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Re: Speedometer cable
#21
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Who is Pat? I'm guessing he rehabs speedometers? If so, that would be a good winter project repair (among many I have on my to do list).

Posted on: 2019/11/12 7:52
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Re: Speedometer cable
#22
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Who is Pat? If you were to read post #15, you'd see that "39SixSedanMan" signed his post as Pat.

Posted on: 2019/11/12 8:55
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Re: Speedometer cable
#23
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Thank you. I was so busy trying to wrap my mind around the info I didn't connect the name. In my several rereads that part got lost in my head.

Posted on: 2019/11/12 11:35
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Re: Speedometer cable
#24
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Hey all,
Yes, I (39SixSedanMan, aka Pat) have a speedometer/tachometer repair shop (Bill's Speedometer Shop in Ohio). Too many aliases!

I do not wish to use the forum for advertising; this website and forum are my hobby space and so, I am happy to offer as much advice and assistance as I can here.

Pat

Posted on: 2019/11/12 11:53
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Re: Speedometer cable
#25
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That's exactly what I will do, David.
Quote:
I do not wish to use the forum for advertising; this website and forum are my hobby space and so, I am happy to offer as much advice and assistance as I can here.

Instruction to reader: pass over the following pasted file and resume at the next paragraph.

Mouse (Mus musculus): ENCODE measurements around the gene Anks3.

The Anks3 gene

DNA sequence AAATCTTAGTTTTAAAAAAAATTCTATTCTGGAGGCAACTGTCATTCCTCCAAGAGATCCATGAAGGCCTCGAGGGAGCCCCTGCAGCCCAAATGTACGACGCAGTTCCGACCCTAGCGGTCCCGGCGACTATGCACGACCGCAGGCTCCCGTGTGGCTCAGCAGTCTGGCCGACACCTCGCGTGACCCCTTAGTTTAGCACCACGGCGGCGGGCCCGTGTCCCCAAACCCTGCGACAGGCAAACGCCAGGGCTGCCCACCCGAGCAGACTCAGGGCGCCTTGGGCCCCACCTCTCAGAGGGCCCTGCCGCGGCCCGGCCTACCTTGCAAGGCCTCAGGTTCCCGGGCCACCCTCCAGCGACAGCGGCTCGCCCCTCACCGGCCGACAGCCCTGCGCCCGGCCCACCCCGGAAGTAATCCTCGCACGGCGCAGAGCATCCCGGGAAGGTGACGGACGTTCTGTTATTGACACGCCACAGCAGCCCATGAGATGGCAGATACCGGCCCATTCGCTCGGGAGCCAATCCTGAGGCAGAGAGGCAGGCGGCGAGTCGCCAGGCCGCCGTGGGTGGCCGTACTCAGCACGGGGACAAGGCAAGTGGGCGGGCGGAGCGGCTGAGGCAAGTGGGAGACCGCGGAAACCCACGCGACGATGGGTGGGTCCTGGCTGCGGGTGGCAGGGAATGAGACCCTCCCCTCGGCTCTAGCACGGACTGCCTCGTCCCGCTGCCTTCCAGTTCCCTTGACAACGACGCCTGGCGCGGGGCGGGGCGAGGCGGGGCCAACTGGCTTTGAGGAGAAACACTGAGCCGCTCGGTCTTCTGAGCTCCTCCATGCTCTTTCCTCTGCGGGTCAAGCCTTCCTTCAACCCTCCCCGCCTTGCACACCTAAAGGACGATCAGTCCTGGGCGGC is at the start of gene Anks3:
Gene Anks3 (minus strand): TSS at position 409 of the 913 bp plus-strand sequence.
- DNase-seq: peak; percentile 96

Pat, I totally get that; sorry, not trying to 'mix it up' here, just thought if you are a Packard man and own a speedometer shop, there probably couldn't be a better option than to try and get you to look at it. I will however, 'get it off here' and send you a PM. Thanks man. Chris

Posted on: 2019/11/12 13:48
'If you think you can, or you think you can't - you're right!' Henry Ford.
1939 Packard Six, Model 1700
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Re: Speedometer cable
#26
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Oh and Cartrich - a tip for working under the dash... a couple actually; both 'borrowed' (with full credit, of course!) from Joe Santana's blog on the Dutchess: open the fresh air vent as far as it goes and lay a trouble light there; it illuminates under the dash really well. and secondly, take out the bench of the front seat and throw a couple of old pillows on the floor, it will make laying and working there SOOOO much more bearable. (Thanks Joe!) Chris.

Posted on: 2019/11/12 14:07
'If you think you can, or you think you can't - you're right!' Henry Ford.
1939 Packard Six, Model 1700
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Re: Speedometer cable
#27
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If the speedometer needle is jumpy, it is often due to a sticking cable but whatever is causing it, letting it go too long without lubrication will eventually lead to breakage of the cable. The cable acts as a torsional spring that winds tight when something is binding. If the bind is not absolute, once enough torsional force is there, it breaks free and the needle jumps and the process starts over. If it is absolute and no amount of force can free it, then the cable will twist until it breaks.